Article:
Submitted to: Sugar Processing Research Conference Proceedings
Publication Type: Abstract Only
Publication Acceptance Date: October 18, 2000
Publication Date: N/A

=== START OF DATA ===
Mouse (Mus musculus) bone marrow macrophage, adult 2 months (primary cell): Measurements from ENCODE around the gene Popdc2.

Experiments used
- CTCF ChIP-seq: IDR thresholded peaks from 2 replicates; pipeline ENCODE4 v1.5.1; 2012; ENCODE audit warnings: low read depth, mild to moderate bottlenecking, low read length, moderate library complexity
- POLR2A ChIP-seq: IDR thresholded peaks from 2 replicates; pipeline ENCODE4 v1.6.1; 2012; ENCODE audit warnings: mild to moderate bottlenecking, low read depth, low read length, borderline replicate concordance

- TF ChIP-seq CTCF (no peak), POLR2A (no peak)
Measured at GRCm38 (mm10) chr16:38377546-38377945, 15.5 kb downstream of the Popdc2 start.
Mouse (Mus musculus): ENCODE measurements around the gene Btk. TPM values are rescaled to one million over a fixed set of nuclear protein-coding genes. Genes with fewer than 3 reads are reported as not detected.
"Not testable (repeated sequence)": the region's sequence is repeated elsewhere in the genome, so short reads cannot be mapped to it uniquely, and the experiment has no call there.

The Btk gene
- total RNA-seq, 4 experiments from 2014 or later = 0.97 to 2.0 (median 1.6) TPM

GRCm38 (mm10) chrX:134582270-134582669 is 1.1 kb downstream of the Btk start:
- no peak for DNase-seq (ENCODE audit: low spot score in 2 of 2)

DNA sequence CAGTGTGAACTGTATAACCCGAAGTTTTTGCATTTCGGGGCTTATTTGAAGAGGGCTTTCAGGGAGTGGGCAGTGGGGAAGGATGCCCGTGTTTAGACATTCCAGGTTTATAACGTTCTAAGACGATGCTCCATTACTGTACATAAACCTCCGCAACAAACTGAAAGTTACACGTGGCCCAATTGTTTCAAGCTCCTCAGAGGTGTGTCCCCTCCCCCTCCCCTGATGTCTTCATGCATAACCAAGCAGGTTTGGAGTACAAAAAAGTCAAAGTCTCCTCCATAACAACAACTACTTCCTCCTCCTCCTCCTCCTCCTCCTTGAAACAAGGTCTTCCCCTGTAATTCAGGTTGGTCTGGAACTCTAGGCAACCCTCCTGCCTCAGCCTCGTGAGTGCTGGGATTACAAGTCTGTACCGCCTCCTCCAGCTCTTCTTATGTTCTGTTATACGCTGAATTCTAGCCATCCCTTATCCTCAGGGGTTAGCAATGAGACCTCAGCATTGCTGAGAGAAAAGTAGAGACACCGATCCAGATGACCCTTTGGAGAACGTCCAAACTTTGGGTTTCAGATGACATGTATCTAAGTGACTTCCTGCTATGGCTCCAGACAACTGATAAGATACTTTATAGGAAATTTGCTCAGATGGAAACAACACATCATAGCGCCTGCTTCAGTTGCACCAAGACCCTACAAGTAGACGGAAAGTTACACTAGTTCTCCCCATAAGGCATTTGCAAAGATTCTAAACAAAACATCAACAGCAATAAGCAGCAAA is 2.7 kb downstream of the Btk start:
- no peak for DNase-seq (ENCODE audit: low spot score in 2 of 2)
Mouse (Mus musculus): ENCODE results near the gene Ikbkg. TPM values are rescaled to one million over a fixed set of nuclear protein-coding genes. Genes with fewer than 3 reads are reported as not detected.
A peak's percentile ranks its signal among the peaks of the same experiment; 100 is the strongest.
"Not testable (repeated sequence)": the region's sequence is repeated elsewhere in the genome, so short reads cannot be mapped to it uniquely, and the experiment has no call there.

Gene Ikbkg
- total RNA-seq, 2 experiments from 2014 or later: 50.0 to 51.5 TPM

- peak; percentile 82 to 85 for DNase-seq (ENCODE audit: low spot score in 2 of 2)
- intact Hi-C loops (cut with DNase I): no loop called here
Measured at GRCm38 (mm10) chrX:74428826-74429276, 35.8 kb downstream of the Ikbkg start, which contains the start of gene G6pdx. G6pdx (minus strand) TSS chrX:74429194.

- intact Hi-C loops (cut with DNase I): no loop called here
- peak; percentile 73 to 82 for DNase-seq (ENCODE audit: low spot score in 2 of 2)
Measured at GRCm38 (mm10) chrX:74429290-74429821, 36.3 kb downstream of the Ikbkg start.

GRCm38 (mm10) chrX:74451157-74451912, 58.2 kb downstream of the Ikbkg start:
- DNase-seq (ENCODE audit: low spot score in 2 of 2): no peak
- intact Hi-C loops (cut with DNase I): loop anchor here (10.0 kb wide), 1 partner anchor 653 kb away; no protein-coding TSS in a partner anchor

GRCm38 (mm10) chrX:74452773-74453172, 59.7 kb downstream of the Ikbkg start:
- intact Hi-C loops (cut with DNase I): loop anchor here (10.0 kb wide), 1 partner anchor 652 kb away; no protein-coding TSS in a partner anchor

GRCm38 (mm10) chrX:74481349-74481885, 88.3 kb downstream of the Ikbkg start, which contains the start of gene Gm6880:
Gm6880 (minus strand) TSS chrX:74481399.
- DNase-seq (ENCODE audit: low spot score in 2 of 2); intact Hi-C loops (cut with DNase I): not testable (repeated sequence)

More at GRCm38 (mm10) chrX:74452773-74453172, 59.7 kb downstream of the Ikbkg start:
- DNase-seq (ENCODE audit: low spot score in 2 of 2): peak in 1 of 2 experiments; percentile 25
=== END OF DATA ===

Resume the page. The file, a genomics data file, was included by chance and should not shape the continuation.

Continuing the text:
Technical Abstract: The recent increase of billeted cane being mechanically harvested in LA has often meant an increase in deteriorated cane being processed. Some of this deterioration in cane quality, i.e., the increase in associated trash (i.e. leaves, tops and field soil) is not necessarily a function of the newer harvest method, per se, but rather a function of mechanical harvesting in general. Further, there is the occurrence of sugar destruction in the cut cane between harvesting and crushing, regardless of the harvest system. There is a real need to establish new criteria for levels of deterioration in Louisiana cut cane, in order to better predict: 1) the quality of the cane to be processed and, 2) the effect on harvest methods and storage conditions. In this study, there were eight cane supply treatments, with samples taken on each day for four consecutive days before laboratory milling. Treatments included handcut (control) green and dburnt standing whole stalks taken from field plots each day. Soldier harvested burnt and green whole stalks were chosen to simulate cane from a heap or transloader stack each day. Burnt and green billeted cane were also taken to simulate cane from a billet wagon each day. Initial color for all cane treatments was associated with leaves and tops; color formed dramatically in the burnt billeted cane on storage time. Glucose and fructose were consistently greater in billeted than whole stalk cane. Dextran and oligosaccharide formation was also greater and more rapid in billeted cane than whole stalk cane, and concomitant with a decrease in pH. Billeted cane deterioration occurred earlier than in whole stalk cane, with burnt billeted cane deterioration more rapid and extensivethan in green billeted cane.